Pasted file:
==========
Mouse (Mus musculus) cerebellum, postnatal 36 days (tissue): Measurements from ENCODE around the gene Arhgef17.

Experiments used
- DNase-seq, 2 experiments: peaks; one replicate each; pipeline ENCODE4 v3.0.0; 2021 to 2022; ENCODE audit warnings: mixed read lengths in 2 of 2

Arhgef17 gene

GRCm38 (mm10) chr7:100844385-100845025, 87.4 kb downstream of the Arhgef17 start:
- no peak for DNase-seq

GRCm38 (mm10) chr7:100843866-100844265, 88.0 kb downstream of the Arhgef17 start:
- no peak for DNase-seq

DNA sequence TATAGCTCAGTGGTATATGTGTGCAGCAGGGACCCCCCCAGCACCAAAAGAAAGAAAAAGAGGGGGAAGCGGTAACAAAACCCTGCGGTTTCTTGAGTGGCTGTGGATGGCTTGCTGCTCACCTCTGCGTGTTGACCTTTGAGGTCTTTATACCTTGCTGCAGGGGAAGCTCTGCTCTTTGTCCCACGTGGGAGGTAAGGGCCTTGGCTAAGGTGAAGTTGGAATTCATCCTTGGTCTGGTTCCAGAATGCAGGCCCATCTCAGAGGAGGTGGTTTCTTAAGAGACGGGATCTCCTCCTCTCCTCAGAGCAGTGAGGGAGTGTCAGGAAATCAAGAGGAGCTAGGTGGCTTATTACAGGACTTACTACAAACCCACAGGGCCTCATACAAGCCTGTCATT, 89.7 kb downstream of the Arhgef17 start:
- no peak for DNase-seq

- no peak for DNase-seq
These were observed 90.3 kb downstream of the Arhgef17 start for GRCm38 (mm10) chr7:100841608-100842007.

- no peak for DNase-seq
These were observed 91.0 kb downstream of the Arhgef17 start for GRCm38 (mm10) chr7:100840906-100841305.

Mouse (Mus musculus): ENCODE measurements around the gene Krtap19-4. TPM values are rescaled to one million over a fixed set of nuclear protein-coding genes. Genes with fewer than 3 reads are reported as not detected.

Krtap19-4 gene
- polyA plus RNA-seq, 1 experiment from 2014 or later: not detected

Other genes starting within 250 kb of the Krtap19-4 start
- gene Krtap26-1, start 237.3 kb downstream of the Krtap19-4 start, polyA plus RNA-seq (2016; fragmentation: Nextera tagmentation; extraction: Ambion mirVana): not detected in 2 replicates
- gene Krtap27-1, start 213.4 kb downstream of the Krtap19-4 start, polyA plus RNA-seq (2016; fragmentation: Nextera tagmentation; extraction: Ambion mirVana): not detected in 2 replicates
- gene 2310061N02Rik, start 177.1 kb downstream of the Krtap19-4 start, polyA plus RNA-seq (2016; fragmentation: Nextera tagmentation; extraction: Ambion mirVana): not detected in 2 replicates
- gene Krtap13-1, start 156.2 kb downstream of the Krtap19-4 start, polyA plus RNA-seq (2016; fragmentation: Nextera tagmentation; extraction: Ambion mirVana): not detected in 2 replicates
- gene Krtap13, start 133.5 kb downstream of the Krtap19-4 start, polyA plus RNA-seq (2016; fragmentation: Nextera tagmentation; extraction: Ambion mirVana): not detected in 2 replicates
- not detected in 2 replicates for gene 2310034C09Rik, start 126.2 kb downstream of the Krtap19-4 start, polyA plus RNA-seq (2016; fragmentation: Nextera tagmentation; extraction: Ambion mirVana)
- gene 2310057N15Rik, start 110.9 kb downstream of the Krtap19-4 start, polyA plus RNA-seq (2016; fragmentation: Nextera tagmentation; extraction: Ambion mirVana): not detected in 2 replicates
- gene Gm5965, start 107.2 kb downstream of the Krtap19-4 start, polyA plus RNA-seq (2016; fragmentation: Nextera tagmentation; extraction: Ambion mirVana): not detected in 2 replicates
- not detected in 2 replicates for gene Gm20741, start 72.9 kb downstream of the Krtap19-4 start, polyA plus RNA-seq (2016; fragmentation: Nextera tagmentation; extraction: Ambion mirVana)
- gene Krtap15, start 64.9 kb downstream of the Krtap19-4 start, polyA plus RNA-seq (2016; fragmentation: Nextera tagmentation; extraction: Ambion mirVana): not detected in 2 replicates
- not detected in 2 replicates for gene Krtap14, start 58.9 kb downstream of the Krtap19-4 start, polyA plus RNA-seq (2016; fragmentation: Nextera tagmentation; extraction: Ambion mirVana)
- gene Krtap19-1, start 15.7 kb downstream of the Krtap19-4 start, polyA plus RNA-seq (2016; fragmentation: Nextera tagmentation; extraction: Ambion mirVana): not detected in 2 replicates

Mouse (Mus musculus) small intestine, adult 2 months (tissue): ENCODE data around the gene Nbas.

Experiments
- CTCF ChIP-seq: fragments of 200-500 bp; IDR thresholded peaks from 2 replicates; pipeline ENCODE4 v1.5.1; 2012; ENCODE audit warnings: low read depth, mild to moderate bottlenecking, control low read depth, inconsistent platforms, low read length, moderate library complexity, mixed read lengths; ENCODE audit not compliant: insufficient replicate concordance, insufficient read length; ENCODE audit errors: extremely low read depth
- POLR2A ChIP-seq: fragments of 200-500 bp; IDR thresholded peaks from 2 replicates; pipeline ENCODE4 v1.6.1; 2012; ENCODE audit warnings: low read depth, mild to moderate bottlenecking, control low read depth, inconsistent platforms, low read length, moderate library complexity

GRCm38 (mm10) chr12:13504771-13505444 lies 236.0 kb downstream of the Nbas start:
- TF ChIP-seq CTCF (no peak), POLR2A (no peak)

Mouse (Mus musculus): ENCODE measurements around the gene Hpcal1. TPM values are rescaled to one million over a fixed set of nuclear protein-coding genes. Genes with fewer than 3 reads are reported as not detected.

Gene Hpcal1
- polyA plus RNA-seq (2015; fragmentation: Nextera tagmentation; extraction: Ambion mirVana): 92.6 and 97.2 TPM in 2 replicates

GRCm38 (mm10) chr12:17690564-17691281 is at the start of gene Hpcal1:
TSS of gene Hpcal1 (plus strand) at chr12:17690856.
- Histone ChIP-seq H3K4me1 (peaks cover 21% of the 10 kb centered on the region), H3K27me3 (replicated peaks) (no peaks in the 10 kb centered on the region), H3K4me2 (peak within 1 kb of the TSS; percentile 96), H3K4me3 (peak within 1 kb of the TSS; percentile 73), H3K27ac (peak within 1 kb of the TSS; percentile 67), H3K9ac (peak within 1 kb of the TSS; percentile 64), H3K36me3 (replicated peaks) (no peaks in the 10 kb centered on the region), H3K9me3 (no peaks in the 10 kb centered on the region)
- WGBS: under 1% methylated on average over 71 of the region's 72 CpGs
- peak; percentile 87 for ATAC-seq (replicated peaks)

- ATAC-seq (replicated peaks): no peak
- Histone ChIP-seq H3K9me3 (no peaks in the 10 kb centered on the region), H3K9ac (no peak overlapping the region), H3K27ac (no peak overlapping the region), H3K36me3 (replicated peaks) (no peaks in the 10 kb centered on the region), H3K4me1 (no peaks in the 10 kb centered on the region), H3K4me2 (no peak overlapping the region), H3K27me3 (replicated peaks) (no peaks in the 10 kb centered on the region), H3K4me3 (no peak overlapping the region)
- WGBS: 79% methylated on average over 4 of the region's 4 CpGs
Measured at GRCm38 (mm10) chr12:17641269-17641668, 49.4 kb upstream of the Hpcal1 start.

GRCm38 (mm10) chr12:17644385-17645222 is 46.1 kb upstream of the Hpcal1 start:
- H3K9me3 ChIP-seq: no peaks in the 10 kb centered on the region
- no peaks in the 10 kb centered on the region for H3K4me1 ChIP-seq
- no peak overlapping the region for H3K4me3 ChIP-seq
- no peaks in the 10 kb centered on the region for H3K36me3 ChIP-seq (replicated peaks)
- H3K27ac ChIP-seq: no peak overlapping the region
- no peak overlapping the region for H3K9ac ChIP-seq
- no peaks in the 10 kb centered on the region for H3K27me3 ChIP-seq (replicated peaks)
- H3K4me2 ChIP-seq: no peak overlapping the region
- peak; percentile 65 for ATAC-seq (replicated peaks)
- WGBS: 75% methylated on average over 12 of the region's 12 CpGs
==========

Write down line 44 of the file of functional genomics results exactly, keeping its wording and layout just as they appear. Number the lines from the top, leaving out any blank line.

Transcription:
- peak; percentile 87 for ATAC-seq (replicated peaks)